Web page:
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Article posted: 7/15/2013 1:00 AM

Charm of Chevy Nomad evident at convention

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More than 100 enthusiasts parked their rides at the Chevrolet Nomad Association's 25th annual convention in Itasca last week.

Courtesy of Prestige MotorCar Photography

Kathy and Luke Miller spent their courtship fixing up this 1955 Chevrolet Nomad, which Luke bought in 1968 from a junkyard.

Courtesy of Prestige MotorCar Photography

A 10-month overhaul of this 1955 Chevrolet Nomad was complete in 2011.

Courtesy of Prestige MotorCar Photography

The original bench seat was tossed in favor of sportier GTO seats.

Courtesy of Prestige MotorCar Photography

The Millers still lovingly refer to their museum-quality restored 1955 Nomad as a "piece of scrap iron," which is the phrase Luke's dad used when Luke bought the rundown car in 1968.

Courtesy of Prestige MotorCar Photography

The Millers drive their restored 1965 Nomad to conventions across the U.S. and Canada.

Courtesy of Prestige MotorCar Photography

With a 350ci V-8 engine, this wagon goes up mountains better and is more reliable than the factory 265ci V-8.

Courtesy of Prestige MotorCar Photography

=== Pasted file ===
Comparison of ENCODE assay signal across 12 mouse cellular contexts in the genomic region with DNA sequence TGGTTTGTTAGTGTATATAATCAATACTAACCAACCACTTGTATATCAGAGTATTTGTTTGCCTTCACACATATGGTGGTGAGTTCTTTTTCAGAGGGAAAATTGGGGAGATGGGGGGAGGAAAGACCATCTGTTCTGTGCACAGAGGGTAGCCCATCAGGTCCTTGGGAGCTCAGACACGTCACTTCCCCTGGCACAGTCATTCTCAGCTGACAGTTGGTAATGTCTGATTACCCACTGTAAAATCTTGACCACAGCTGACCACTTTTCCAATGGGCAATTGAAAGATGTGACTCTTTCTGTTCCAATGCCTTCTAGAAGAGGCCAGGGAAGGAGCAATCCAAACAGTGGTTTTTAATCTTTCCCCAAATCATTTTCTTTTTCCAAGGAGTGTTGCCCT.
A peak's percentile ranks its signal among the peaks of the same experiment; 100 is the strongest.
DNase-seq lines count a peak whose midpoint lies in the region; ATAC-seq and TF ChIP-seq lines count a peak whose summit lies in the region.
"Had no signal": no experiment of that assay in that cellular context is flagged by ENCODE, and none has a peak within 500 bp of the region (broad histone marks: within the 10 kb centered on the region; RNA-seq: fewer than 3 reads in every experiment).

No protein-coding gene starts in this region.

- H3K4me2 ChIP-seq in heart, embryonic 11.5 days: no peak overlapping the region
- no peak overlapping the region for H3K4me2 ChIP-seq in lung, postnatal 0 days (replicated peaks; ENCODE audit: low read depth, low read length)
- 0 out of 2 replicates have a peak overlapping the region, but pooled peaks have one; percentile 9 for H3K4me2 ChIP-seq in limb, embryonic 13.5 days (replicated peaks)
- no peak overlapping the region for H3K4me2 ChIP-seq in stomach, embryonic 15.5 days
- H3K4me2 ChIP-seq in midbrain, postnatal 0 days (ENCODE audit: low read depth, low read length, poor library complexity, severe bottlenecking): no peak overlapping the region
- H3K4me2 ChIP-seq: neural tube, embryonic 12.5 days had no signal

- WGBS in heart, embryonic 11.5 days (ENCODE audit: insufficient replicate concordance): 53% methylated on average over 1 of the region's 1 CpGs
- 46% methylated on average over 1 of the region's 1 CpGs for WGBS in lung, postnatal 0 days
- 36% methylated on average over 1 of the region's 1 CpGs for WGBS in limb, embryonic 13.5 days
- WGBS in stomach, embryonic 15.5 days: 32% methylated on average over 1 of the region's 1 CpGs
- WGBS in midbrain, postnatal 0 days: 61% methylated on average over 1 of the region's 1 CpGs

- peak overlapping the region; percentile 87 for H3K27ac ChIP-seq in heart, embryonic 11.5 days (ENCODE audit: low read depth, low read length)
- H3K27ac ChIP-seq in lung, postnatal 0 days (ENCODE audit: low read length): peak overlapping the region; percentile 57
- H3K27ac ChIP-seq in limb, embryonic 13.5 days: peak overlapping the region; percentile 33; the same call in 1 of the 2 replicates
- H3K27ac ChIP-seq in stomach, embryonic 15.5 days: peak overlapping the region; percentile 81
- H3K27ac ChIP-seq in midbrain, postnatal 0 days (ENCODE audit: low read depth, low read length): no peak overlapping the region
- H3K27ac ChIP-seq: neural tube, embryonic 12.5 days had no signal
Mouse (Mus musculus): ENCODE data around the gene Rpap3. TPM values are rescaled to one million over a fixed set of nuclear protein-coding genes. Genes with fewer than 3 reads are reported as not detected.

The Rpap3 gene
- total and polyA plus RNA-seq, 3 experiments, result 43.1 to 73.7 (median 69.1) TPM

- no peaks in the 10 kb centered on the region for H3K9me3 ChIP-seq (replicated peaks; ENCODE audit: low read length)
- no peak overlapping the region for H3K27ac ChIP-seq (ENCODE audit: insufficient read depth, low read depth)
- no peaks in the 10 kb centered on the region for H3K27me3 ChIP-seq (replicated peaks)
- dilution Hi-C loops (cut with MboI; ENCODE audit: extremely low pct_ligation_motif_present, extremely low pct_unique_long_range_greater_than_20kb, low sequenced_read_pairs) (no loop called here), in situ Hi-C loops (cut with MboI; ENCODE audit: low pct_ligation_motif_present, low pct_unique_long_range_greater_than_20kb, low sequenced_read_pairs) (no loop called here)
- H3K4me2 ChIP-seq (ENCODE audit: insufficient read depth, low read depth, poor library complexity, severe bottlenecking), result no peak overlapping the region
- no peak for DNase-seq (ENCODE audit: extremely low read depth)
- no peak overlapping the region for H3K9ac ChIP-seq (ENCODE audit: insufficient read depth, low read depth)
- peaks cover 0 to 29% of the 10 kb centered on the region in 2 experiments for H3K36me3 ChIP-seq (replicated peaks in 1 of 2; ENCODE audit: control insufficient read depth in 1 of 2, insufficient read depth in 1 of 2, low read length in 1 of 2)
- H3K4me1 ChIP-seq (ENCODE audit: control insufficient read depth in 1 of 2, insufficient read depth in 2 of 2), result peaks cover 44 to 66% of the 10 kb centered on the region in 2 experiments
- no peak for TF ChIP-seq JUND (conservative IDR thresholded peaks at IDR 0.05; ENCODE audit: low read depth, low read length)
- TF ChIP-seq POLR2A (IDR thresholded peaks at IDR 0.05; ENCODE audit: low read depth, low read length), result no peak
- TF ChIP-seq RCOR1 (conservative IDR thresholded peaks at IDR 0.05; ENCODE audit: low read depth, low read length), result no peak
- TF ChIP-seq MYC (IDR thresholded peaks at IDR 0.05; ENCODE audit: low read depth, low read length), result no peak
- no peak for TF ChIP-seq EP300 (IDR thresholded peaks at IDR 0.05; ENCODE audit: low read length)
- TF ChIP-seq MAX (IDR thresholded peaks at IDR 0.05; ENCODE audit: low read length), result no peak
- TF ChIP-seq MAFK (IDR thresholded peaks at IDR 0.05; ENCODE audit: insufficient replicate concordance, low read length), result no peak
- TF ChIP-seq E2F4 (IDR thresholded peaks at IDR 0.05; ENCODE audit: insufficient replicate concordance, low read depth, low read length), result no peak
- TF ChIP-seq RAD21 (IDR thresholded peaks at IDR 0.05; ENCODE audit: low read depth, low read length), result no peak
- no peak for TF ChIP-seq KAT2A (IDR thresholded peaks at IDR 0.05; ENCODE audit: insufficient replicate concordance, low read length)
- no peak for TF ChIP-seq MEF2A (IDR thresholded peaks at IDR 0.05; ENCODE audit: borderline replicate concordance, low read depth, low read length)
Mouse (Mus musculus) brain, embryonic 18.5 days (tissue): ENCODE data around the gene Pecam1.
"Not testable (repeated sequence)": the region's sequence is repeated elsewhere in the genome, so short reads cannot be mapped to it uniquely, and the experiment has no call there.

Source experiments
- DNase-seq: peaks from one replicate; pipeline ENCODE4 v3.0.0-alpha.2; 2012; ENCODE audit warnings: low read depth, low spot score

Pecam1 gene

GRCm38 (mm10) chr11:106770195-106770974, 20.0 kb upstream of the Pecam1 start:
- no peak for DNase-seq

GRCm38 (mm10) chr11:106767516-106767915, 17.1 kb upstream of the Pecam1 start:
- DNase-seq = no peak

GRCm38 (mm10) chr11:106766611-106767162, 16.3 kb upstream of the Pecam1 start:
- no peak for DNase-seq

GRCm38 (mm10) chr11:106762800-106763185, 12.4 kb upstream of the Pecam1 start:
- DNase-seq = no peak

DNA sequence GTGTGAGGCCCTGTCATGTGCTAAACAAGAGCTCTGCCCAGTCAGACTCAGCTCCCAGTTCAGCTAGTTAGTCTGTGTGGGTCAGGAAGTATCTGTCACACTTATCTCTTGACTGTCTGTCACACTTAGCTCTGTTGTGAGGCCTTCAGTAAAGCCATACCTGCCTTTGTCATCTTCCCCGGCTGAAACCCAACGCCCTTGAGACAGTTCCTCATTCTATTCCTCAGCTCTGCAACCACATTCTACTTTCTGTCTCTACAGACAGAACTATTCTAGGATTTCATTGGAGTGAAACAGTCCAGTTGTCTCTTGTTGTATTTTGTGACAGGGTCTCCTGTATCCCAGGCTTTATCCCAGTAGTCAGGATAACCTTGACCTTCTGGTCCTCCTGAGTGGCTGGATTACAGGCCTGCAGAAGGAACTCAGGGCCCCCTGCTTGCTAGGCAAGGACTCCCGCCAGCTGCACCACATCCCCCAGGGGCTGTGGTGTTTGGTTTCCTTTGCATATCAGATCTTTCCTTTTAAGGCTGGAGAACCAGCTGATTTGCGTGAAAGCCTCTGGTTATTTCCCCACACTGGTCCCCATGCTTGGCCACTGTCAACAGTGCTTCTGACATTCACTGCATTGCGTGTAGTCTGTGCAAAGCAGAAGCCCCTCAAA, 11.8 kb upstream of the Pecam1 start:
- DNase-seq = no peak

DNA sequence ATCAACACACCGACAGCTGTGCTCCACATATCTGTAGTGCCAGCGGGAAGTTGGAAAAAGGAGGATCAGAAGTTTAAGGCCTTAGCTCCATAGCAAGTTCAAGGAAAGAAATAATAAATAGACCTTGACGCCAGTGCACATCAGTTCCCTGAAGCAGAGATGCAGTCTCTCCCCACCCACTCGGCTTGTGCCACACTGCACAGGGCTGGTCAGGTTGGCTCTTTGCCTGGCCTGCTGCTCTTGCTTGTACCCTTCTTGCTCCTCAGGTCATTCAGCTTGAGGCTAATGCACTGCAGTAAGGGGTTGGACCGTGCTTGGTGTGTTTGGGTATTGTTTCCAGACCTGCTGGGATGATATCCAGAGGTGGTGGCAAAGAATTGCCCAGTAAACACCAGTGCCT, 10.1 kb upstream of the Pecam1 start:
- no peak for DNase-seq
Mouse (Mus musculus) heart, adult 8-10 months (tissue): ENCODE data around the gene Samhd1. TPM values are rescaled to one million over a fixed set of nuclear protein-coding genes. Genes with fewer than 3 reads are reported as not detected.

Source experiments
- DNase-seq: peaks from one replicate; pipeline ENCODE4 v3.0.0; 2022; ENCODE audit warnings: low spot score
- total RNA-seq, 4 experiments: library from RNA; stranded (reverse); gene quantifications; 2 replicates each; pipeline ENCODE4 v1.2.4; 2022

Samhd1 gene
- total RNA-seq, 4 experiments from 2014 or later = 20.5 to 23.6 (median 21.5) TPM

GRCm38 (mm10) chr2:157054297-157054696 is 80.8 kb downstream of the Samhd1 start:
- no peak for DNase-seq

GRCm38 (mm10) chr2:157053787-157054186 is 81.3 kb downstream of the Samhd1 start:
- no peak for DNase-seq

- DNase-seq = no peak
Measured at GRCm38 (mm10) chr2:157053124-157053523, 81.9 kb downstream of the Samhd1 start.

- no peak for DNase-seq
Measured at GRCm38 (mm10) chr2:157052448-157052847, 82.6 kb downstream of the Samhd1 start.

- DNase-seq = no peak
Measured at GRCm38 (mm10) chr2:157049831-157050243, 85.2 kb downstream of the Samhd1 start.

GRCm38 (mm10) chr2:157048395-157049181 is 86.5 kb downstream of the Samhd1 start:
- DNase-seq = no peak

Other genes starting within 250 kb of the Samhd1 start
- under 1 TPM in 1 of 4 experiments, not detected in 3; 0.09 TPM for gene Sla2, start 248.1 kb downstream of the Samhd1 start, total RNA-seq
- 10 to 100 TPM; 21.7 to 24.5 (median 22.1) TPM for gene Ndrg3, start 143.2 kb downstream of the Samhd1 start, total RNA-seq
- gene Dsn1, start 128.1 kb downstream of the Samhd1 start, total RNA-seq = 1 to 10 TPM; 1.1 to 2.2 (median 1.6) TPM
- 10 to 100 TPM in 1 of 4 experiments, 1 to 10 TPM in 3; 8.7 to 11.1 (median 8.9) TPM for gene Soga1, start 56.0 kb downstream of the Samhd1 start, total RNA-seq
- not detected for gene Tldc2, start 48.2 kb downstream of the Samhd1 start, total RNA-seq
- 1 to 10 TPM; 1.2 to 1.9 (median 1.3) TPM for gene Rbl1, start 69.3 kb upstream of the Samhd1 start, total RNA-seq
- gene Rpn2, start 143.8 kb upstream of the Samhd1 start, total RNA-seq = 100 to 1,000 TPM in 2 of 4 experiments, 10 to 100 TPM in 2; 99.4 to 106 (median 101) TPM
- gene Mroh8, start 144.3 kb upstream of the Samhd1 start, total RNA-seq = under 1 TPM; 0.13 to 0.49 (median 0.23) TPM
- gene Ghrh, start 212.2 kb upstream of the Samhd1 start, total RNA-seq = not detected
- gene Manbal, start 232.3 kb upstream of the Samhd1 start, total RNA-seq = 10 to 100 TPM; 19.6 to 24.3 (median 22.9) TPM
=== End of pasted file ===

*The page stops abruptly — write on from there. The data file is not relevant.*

JD and Dana Stevens enjoy taking their restored 1956 Chevrolet Nomad to all corners of the U.S.

Courtesy of Prestige MotorCar Photography

JD and Dana Stevens get a lot of road enjoyment from their restored 1956 Chevy Nomad, thanks to the reliable engine and even the Zinc Yellow paint job.

Courtesy of Prestige MotorCar Photography

JD Stevens found this 1956 Chevrolet Nomad languishing in a Southern California field in 1997.

Courtesy of Prestige MotorCar Photography

The Zinc Yellow exterior helps keep the Stevens' 1956 Nomad drivable, both for is ability to mask scratches and the ease of repairing the single-stage paint job.

Courtesy of Prestige MotorCar Photography

JD Stevens was just 17 when he first got the itch to turn a Nomad into a hot rod.

Courtesy of Prestige MotorCar Photography

A reliable 383ci V-8 engine provides JD and Dana Stevens the power they need to take their 1956 Chevrolet Nomad coast to coast.

Courtesy of Prestige MotorCar Photography

Skeeter and Vance Long first discovered this 1957 Nomad in 1995, just after it had been restored, and were able to buy it when it went on the market in 2005.

Courtesy of Prestige MotorCar Photography

The Chevrolet Nomad had just three years in production, from 1955 to 1957, but has enjoyed a half century of nostalgia.

Courtesy of Prestige MotorCar Photography

Gallery Image

It might be a 1957 Chevrolet Nomad, but inside passengers are treated to 1968 Thunderbird seating.

Courtesy of Prestige MotorCar Photography

This 1957 Chevrolet Nomad pops with House of Kolor Candy Brandywine paint finished with ghost flames.

Courtesy of Prestige MotorCar Photography

The engine is a 350ci V-8 with a roller-lifter camshaft and stainless steel Corvette exhaust headers.

Courtesy of Prestige MotorCar Photography

About this Article

Chevrolet dazzled the public when it launched its sporty Nomad station wagon in 1955. The two-door forwent value as its steep price rang up higher than any other Chevy model, including a Corvette, but there was no denying the wagon's uniqueness or charm.
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